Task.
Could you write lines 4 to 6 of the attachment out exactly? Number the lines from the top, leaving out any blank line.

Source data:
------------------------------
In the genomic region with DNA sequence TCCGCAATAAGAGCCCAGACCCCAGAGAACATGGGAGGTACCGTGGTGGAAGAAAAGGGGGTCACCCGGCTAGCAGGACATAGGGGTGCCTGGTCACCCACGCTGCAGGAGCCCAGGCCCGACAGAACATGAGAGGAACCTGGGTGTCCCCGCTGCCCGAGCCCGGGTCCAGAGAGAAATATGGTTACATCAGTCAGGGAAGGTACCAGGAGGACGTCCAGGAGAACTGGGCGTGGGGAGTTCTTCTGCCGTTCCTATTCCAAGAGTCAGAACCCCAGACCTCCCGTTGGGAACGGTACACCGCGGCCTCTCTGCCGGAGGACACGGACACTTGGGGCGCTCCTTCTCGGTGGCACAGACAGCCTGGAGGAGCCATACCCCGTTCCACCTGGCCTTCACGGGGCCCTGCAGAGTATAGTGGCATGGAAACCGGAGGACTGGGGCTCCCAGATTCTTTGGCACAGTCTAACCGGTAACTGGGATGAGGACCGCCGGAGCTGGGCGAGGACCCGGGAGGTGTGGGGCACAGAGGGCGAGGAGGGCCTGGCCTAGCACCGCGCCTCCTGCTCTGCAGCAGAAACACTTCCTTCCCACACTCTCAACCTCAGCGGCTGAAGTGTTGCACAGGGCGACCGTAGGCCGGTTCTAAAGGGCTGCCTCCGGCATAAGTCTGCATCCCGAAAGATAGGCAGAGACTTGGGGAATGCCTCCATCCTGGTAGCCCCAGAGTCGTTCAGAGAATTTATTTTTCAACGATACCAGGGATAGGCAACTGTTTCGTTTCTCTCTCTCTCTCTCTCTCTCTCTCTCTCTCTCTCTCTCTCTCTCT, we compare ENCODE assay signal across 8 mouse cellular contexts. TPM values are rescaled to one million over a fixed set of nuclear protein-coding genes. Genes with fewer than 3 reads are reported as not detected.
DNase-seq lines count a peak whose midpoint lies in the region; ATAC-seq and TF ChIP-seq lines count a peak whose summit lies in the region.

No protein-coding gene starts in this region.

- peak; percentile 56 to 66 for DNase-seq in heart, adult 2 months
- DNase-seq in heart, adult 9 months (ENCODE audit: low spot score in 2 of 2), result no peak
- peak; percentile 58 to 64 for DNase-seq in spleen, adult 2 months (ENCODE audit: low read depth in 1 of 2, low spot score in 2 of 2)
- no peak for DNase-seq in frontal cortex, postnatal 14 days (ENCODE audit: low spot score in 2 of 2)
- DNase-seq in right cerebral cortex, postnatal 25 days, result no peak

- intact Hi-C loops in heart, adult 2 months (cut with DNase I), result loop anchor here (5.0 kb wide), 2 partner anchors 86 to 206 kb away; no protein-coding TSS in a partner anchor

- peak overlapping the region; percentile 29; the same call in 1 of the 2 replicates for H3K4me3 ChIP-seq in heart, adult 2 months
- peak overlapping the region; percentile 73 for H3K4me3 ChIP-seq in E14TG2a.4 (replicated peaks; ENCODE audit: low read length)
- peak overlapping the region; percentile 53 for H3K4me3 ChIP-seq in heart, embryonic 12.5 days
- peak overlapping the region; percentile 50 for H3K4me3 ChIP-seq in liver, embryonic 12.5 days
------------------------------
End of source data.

- peak; percentile 56 to 66 for DNase-seq in heart, adult 2 months
- DNase-seq in heart, adult 9 months (ENCODE audit: low spot score in 2 of 2), result no peak
- peak; percentile 58 to 64 for DNase-seq in spleen, adult 2 months (ENCODE audit: low read depth in 1 of 2, low spot score in 2 of 2)